Shinrin yoku (森林浴) is just starting to become recognized outside of Japan but they have been studying and developing this concept since the 1980’s. Literally translated as “Forest Bathing,” it is sometimes considered a form of Nature Therapy, Garden Therapy, Forest Medicine etc.
I am not going to extol the pseudoscientific claims that are out there but simply stress that this is a great way to get back in balance and reset your clock. What their research has shown however is that taking in the forests can boost your immune system, reduces your cortisol levels (the stress inducing chemical), and has overall calming effects throughout the nervous system. Surrounding yourself in nature helps you get your physical, mental and spiritual self back in line. It also puts you in a mood that allows for more creativity to flow.
This can however be easier said than done for some people, depending on their living situations. At ShizenStyle we promote a harmony of modern and natural / urban and rural, so how do we fit a deep Forest Bath into our modern lifestyle? I have come up with a few ideas for 3 different situations in our lives when we can start to get closer to nature.
Camping- An easy answer is to go camping. This is the getaway many people look forward to once or a few times a year. Being able to totally leave the stresses of the job and everyday life behind and enjoy a new refreshing atmosphere. It’s a step outside of your everyday routine and into a tent or cabin in the woods.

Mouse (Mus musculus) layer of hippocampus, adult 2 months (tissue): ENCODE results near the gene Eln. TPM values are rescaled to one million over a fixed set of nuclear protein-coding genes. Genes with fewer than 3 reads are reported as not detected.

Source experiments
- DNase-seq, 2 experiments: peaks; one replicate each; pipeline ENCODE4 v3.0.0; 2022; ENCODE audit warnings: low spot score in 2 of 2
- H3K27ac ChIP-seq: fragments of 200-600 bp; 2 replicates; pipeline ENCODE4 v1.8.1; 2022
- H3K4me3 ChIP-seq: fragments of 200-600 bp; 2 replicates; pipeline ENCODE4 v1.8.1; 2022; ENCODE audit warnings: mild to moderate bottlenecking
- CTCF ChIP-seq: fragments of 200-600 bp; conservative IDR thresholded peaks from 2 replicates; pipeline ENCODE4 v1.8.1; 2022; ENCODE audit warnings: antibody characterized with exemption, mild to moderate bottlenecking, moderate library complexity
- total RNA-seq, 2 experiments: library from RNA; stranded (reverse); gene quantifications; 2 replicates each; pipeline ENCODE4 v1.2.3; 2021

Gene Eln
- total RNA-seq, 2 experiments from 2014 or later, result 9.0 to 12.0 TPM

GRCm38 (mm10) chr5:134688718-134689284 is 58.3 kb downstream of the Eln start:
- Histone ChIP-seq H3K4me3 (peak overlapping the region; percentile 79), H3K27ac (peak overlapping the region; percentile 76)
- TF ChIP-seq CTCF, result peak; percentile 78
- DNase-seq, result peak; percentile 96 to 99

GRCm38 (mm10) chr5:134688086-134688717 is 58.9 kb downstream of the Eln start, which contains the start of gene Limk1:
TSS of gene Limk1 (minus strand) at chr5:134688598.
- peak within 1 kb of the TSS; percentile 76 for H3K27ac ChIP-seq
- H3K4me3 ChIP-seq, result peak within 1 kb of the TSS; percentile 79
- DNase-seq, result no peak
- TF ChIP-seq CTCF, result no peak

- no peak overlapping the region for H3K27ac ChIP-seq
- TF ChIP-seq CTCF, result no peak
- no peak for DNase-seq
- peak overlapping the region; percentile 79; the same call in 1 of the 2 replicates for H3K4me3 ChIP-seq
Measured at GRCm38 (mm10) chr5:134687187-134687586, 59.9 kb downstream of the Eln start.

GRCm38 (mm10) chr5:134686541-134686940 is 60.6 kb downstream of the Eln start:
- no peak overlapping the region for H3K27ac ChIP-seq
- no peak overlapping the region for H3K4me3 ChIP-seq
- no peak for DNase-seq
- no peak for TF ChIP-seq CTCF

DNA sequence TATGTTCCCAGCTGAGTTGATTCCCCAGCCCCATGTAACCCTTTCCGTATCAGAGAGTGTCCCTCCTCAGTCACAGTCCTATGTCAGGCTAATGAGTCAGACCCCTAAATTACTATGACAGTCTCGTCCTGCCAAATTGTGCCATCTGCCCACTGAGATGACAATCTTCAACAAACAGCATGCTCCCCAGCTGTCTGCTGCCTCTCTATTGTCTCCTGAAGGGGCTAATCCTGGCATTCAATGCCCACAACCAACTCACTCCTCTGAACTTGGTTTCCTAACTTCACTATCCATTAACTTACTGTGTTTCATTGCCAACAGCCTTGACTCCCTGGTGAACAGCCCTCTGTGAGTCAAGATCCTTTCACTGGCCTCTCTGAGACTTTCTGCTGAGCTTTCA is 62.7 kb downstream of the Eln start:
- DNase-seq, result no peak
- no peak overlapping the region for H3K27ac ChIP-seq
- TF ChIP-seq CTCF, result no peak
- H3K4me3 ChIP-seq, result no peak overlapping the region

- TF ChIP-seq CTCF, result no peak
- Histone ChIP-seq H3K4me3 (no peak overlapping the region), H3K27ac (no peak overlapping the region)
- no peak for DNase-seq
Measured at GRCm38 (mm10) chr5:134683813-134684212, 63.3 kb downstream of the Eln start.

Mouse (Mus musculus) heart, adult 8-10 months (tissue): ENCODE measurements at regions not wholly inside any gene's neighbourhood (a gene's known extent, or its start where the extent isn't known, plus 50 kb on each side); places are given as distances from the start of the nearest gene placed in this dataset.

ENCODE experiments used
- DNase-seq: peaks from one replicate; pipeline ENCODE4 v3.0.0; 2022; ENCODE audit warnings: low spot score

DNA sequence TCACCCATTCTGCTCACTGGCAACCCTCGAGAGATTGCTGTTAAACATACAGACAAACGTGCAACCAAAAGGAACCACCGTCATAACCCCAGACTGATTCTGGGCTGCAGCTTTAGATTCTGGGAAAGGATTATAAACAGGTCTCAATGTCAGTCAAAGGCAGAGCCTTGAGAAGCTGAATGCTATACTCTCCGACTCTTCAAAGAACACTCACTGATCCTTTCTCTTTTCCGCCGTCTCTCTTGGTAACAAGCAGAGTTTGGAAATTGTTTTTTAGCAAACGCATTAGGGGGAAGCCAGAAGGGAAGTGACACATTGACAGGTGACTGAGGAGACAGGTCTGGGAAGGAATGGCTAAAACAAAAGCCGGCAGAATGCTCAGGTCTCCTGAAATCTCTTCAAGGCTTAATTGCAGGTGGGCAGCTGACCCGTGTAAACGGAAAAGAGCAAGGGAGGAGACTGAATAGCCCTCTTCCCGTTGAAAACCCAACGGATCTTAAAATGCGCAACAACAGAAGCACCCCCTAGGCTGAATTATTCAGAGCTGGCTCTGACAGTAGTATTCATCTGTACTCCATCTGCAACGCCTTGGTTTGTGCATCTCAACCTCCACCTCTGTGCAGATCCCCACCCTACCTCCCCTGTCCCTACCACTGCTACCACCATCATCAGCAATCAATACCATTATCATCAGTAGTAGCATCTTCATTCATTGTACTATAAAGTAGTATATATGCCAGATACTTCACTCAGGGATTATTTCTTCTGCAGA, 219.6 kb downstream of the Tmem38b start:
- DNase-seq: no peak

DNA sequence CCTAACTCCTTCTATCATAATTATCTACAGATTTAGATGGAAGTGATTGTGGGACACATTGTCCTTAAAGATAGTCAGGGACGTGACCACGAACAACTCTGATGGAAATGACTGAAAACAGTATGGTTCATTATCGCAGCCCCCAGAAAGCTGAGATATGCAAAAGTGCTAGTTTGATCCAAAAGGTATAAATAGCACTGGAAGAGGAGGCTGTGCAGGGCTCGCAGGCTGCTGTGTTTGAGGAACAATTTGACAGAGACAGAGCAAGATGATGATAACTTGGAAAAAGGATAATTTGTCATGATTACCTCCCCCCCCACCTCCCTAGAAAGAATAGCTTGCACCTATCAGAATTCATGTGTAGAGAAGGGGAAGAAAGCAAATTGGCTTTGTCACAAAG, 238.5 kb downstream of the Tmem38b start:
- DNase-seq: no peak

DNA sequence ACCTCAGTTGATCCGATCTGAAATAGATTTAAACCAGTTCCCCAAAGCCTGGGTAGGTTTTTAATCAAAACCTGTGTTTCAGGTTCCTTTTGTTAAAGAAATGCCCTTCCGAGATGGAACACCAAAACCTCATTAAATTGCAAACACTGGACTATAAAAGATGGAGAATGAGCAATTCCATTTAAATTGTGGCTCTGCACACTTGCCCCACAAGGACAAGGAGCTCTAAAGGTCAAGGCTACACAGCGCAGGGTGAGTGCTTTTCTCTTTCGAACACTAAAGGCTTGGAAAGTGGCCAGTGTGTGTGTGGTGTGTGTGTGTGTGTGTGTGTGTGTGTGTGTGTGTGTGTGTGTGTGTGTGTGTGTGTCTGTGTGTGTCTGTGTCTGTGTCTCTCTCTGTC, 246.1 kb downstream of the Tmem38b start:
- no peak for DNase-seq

There are so many activities you can do to pass the time on your trip like hiking, fishing, canoeing, kayaking, sitting by the fire…But you can also do something a little different like plan a family or couple cooking time. Plan the recipe and do the shopping ahead of time, but get everyone involved in the whole process of starting the fire to preparing and cooking the food.
Another idea might be to take a few cameras on a specific hike and challenge everyone their with you to start to develop their own artistic eye and unique vision of seeing nature. Encourage everything from super close macro shots to wide-angle sweeping views. The main thing is to just enjoy yourself outdoors.
Roten-buro (Outside Hot Springs) – Although still not very common in North America, Japan has developed rituals for visiting onsen as a way of relaxing. Many of these onsen have what are called Roten-buro, or outside hot springs. We spent many vacations getting away to small hotels in the mountains with roten-buro, soaking in the hot mineral waters and enjoying the views of the cedar trees and mountain scenes. You are still connected to the building, most of the time, so you are not deep in the forest but you can still look around and let you mind wander in the surrounding nature. A few times we did come across some 100% natural hot springs along the sides of rivers, but these really have to be sought out.